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AMBIO

, Volume 41, Supplement 3, pp 246–255 | Cite as

Ecosystem Response to Climatic Change: The Importance of the Cold Season

  • Stef Bokhorst
  • Jarle W. Bjerke
  • Hans Tømmervik
  • Catherine Preece
  • Gareth K. Phoenix
Article

Abstract

Winter climate and snow cover are the important drivers of plant community development in polar regions. However, the impacts of changing winter climate and associated changes in snow regime have received much less attention than changes during summer. Here, we synthesize the results from studies on the impacts of extreme winter weather events on polar heathland and lichen communities. Dwarf shrubs, mosses and soil arthropods were negatively impacted by extreme warming events while lichens showed variable responses to changes in extreme winter weather events. Snow mould formation underneath the snow may contribute to spatial heterogeneity in plant growth, arthropod communities and carbon cycling. Winter snow cover and depth will drive the reported impacts of winter climate change and add to spatial patterns in vegetation heterogeneity. The challenges ahead lie in obtaining better predictions on the snow patterns across the landscape and how these will be altered due to winter climate change.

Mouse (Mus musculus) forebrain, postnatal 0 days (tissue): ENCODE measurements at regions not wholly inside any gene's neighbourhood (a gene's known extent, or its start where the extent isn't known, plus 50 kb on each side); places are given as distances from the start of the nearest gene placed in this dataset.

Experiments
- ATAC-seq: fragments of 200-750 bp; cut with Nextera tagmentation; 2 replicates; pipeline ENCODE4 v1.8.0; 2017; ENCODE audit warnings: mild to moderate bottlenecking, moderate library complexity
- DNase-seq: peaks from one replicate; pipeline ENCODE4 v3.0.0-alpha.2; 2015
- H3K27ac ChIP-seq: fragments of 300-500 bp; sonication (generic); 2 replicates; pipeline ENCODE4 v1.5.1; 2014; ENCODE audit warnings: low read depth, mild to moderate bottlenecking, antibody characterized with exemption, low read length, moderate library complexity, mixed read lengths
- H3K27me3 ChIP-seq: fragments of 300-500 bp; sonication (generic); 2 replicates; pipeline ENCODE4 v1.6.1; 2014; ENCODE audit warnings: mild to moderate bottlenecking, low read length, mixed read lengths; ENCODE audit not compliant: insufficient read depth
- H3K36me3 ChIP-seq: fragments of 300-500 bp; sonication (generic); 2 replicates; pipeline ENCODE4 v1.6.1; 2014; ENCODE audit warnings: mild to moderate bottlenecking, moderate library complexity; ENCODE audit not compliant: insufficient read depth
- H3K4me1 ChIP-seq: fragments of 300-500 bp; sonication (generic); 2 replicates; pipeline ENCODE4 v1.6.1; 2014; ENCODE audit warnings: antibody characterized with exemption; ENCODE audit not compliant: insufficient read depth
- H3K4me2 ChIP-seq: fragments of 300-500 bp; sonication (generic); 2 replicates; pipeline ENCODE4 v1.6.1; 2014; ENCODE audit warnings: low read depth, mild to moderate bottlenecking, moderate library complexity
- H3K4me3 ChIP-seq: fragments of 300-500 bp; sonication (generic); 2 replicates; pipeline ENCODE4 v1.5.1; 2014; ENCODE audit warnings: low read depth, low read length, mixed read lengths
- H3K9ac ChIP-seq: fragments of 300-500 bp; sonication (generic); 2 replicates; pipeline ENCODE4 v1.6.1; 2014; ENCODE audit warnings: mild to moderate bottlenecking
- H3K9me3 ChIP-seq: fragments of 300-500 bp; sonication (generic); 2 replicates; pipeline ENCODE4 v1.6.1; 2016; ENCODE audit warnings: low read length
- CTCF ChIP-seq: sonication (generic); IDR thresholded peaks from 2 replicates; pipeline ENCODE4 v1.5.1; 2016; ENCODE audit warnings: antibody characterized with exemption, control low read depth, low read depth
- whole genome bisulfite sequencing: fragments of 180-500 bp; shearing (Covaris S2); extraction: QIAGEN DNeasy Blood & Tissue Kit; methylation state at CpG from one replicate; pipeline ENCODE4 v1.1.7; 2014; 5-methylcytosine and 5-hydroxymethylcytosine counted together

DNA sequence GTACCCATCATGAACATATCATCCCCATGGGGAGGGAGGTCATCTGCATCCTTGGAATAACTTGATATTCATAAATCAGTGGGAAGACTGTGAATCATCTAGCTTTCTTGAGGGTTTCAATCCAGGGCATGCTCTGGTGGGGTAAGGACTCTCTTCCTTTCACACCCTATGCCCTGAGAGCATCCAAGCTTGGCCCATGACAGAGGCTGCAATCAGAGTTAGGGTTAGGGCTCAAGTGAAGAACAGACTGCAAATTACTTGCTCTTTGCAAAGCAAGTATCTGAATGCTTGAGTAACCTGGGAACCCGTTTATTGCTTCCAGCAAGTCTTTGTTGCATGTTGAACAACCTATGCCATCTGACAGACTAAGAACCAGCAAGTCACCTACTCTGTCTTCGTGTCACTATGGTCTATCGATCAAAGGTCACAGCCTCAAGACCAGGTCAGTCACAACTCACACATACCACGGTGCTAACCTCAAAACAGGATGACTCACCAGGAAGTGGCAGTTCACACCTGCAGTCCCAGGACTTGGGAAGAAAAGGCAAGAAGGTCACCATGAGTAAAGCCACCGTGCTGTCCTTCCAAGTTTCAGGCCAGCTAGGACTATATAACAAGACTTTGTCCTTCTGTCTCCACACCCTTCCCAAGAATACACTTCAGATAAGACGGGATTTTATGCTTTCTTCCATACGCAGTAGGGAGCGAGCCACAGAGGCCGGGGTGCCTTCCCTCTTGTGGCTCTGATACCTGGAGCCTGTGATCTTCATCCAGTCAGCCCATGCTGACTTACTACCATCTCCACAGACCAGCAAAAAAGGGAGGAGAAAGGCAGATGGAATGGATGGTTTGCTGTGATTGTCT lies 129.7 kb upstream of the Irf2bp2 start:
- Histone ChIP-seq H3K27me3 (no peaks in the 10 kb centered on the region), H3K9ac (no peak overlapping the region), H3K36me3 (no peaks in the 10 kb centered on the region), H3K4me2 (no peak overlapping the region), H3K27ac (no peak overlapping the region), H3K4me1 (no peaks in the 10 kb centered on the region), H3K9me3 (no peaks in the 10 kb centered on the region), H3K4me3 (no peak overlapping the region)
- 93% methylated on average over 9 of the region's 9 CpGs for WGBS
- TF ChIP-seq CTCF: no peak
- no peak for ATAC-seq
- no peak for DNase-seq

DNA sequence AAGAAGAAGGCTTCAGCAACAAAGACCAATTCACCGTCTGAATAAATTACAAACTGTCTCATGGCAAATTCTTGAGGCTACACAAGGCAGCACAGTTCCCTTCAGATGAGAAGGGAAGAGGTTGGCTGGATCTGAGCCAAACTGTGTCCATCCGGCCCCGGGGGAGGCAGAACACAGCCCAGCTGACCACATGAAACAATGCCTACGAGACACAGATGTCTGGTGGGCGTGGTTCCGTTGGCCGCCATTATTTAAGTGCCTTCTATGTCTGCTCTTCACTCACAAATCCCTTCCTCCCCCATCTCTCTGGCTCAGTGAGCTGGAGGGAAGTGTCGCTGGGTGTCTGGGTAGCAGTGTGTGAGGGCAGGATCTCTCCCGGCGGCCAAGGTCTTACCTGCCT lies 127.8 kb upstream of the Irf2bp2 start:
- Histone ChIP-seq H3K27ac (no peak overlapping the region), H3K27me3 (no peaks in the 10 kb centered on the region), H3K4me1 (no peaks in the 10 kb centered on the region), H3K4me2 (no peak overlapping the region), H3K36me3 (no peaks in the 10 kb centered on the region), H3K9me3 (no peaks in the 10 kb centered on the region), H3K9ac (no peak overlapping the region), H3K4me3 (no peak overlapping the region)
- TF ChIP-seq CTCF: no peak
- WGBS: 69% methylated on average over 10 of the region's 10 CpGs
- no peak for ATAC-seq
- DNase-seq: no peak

Keywords

Autumn Empetrum nigrum Icing Snow Snow mould Winter 

Notes

Acknowledgments

We would like to thank Terry V. Callaghan for all the excellent ideas and suggestions during the fieldwork and discussions at Abisko that shaped the work presented here, and his support for the project while director of ANS. This research was supported by a Leverhulme Trust (UK) grant to GKP and TVC, by a grant from the Research Council of Norway awarded to JWB (Contract Nos. 171542/V10 and 216434/E10), by ATANS grants (EU Transnational Access Programme) to JWB, GKP and SB and by the Netherlands Polar Programme (NPP-NWO 851.20.016). This article was improved by the constructive comments of two anonymous reviewers.

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Copyright information

© Royal Swedish Academy of Sciences 2012

Authors and Affiliations

  • Stef Bokhorst
    • 1
  • Jarle W. Bjerke
    • 2
  • Hans Tømmervik
    • 2
  • Catherine Preece
    • 3
  • Gareth K. Phoenix
    • 3
  1. 1.Department of Forest Ecology and ManagementSwedish University of Agricultural SciencesUmeåSweden
  2. 2.Norwegian Institute for Nature Research (NINA), FRAM—High North Research Centre on Climate and the EnvironmentTromsöNorway
  3. 3.Department of Animal and Plant SciencesUniversity of SheffieldSheffieldUK

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